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Redi Tlhabi Wins the 2013 Alan Paton Award for Endings and Beginnings

Endings and BeginningsRedi Tlhabi was announced as the winner of the 2013 Sunday Times Alan Paton Award at a gala event this evening in Johannesburg. She wins the R75 000 prize for her book Endings and Beginnings, published by Jacana Media.

The award is given for a work of non-fiction that promotes “the illumination of truthfulness, especially those forms of it which are new, delicate, unfashionable and fly in the face of power; compassion; elegance of writing; and intellectual and moral integrity.”

Tlhabi beat books by Herman Giliomee, Jacques Pauw, Xolela Mangcu and Julian Rademeyer to take the prize. Click here for the complete 2013 Sunday Times Alan Paton Award shortlist. Karen Jayes won the 2013 edition of the Fiction Prize. Last year’s winners were Michiel Heyns for fiction and Hugh Lewin for non-fiction.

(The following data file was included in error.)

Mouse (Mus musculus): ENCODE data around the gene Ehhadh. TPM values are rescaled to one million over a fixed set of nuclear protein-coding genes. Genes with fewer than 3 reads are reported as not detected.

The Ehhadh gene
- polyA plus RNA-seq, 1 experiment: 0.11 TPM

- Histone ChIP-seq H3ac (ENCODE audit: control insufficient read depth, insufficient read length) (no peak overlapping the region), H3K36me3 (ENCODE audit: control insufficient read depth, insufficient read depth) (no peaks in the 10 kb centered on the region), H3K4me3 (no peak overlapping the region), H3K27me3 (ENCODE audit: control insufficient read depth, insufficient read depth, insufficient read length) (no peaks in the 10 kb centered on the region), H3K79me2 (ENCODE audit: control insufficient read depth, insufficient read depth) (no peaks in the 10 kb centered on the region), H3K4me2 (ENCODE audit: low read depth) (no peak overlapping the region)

Redi Tlhabi

Endings and Beginnings is Tlhabi’s first book. Here’s the blurb:

“Mabegzo’s place in my life is an uncomfortable space. The hypocrisy of my feelings for him has mauled my emotions for many years. I would think of him and my heart would swell with warmth, longing and regret and, immediately, disgust at myself for feeling this way. This would be followed by making excuses for myself: I was a little girl, I did not know, I was mourning my father and perhaps responded to the first male who showed me any kindness and warmth.”

When Redi Tlhabi is eleven years old, two years after her father’s death, she meets the handsome, charming and smooth, Mabegzo. A rumoured gangster, murderer and rapist, he is a veritable ‘jack-roller’ of the neighbourhood. Against her family’s wishes, she develops a strong connection to him. Redi herself doesn’t understand why she is drawn to Mabegzo and why, at eleven, she feels a brokenness that only Mabegzo can fix.

Endings & Beginnings is Redi’s emotional journey back into her past to finally humanise this man whose hollowness mirrored her own and who was hated and abhorred by so many when he was alive. Through interviews and deep emotional conversations with his family, friends and those who knew him, Redi finally gets to fit together the pieces of the puzzle that was Mabegzo. Her revelations do not in any way excuse who and what he was, but they go a long way in shedding light on the scourge that is violence in our societies and why young black men are consumed by anger.

Congratulations to Tlhabi!

Book details

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